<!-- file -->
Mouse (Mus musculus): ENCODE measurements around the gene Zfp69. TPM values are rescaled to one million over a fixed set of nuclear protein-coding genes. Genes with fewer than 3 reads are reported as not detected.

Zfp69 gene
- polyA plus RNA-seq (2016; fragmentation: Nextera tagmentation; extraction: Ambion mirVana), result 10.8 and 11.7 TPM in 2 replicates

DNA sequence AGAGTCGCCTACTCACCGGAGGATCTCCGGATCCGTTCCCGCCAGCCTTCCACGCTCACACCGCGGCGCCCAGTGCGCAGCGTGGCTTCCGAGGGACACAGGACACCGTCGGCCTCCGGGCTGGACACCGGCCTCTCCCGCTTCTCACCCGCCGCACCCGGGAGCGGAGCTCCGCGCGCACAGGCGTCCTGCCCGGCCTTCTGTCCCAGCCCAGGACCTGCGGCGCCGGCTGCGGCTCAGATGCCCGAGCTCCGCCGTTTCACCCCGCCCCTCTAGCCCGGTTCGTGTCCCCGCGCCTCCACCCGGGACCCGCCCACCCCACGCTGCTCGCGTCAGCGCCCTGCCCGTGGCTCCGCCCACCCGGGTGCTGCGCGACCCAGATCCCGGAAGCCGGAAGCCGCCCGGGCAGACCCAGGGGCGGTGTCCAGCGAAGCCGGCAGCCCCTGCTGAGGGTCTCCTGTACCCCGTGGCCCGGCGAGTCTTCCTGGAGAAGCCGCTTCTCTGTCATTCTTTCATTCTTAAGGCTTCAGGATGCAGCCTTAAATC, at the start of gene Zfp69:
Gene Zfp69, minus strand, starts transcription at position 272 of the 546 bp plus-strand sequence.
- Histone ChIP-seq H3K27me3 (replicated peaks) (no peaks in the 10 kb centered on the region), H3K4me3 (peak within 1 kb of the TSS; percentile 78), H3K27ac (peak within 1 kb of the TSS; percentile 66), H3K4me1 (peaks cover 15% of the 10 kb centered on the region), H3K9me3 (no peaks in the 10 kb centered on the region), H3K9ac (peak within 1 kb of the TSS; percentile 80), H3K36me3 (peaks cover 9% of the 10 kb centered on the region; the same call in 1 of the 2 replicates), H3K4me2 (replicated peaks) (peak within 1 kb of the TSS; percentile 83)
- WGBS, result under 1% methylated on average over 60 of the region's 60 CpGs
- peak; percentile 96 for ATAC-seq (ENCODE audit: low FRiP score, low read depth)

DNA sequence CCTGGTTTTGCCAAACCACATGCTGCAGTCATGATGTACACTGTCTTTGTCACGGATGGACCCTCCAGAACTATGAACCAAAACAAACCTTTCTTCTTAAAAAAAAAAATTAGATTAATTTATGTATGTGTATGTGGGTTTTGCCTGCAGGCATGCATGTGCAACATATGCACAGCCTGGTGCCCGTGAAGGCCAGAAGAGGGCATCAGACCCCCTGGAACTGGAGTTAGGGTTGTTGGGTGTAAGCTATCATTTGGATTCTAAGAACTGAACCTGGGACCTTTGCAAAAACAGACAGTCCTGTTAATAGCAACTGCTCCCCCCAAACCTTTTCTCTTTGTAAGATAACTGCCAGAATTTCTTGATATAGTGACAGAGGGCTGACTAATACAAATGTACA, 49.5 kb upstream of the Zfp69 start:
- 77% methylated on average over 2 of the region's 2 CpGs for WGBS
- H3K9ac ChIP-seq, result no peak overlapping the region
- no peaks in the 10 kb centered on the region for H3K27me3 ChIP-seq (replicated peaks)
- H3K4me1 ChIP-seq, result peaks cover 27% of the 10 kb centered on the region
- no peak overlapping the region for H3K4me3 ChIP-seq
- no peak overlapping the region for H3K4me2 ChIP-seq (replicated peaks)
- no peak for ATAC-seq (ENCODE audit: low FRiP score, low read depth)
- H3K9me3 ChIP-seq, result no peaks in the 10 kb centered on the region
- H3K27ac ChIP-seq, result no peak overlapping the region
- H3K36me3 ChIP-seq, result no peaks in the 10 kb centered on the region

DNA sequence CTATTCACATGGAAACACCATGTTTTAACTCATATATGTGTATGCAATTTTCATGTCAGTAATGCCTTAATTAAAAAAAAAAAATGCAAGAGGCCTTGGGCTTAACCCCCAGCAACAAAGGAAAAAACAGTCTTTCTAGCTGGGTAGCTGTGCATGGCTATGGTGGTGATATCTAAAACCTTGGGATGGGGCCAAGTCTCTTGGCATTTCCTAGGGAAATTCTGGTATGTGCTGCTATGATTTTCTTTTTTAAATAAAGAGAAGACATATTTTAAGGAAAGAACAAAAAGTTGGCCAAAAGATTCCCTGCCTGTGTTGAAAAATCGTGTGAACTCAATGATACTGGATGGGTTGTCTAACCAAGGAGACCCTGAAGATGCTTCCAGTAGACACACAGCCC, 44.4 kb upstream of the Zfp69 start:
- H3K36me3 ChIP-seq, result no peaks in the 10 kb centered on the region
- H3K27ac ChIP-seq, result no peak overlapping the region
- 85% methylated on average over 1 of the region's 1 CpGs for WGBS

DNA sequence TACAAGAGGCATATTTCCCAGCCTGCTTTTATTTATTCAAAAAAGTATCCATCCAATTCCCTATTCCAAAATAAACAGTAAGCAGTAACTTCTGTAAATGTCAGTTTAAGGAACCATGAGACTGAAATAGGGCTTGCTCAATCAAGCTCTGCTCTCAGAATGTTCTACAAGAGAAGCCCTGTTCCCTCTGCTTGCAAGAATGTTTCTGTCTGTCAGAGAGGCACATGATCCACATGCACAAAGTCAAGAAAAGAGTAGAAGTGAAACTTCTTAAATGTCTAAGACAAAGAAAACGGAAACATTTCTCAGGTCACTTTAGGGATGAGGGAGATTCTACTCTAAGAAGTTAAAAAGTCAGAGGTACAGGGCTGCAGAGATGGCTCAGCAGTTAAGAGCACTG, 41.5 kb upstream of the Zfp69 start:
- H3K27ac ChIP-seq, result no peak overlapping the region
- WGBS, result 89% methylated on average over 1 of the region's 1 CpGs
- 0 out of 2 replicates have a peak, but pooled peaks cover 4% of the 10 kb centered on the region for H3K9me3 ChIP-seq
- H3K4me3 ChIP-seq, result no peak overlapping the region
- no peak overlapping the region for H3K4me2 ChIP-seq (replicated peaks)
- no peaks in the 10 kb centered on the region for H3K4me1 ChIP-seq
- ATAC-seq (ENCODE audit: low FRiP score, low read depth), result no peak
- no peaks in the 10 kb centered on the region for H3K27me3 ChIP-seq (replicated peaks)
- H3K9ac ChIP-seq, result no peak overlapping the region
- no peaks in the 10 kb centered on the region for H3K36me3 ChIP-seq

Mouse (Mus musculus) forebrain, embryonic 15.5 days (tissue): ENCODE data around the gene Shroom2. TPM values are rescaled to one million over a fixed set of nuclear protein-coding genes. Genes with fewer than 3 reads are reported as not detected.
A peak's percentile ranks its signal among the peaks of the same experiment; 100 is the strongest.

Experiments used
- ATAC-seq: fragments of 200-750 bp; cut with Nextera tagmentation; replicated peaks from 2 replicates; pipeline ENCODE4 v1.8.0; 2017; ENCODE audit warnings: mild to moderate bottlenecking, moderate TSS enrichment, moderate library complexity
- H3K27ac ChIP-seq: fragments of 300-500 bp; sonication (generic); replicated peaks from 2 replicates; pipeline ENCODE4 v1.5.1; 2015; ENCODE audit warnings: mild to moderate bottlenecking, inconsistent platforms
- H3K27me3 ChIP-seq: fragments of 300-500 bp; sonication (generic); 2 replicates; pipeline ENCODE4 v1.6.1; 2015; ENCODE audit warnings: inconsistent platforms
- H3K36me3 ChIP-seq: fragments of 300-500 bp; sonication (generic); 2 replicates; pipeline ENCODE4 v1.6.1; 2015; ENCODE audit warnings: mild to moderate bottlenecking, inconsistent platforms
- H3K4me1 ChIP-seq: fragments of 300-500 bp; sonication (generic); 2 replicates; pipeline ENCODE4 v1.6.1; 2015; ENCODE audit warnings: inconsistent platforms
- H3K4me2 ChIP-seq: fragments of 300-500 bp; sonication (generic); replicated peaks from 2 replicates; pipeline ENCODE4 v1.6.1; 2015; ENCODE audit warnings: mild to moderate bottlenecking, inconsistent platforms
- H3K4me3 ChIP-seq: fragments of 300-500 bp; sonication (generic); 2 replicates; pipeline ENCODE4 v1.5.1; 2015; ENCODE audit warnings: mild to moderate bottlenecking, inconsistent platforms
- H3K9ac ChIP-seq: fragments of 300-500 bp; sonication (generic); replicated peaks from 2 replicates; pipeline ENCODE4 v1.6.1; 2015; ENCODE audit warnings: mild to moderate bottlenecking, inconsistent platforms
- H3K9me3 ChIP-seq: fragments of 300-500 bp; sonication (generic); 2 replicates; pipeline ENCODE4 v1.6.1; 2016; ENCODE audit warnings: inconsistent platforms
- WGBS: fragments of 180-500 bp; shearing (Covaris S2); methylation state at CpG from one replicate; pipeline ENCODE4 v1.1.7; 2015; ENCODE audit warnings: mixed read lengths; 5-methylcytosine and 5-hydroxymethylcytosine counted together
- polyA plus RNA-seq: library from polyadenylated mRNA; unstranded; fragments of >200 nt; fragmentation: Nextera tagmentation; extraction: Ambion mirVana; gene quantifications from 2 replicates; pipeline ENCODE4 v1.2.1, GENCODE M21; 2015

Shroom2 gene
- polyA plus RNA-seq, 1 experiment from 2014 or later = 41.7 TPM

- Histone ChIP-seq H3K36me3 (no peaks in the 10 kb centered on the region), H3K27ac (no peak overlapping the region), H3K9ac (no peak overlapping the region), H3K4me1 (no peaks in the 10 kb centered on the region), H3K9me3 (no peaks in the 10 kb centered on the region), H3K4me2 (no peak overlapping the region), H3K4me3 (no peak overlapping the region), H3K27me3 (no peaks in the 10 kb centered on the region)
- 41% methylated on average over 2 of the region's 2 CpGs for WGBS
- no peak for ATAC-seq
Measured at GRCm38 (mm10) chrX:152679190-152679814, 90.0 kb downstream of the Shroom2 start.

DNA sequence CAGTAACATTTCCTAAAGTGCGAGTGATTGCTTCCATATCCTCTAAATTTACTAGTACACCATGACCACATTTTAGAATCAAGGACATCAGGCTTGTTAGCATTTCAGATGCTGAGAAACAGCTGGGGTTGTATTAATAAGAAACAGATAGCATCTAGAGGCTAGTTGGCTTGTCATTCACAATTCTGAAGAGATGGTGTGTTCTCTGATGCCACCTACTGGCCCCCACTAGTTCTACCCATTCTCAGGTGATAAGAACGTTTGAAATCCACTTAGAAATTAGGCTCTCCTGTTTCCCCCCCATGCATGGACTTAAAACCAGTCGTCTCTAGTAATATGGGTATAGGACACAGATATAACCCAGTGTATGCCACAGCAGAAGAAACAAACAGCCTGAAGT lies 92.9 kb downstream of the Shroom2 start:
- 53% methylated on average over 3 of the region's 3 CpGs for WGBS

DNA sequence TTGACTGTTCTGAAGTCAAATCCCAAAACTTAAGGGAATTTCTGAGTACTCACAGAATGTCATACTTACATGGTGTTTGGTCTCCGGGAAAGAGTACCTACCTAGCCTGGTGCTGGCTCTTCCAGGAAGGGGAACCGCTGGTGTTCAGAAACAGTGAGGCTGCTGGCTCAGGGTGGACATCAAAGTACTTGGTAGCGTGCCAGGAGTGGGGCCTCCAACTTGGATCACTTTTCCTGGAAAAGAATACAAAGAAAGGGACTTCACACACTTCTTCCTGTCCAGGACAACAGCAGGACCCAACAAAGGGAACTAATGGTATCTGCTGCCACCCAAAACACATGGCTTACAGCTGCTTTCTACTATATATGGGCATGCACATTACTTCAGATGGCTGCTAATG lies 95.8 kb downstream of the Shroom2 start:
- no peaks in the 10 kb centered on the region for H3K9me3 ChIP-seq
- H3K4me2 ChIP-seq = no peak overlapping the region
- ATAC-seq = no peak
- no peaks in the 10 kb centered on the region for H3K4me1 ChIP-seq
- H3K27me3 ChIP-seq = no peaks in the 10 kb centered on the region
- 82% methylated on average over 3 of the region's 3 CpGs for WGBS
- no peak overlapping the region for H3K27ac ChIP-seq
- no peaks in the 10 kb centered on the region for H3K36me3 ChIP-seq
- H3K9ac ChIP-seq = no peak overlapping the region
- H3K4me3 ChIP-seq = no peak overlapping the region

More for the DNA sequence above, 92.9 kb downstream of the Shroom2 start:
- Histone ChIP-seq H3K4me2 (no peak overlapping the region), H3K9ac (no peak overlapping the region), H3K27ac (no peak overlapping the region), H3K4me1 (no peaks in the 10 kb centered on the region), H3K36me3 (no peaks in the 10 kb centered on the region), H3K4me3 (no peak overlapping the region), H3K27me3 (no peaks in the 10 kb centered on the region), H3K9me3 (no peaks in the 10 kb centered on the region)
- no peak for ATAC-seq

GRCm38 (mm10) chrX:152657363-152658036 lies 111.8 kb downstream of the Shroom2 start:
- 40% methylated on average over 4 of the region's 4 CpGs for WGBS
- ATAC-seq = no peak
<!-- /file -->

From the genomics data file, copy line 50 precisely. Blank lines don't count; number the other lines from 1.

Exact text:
- polyA plus RNA-seq, 1 experiment from 2014 or later = 41.7 TPM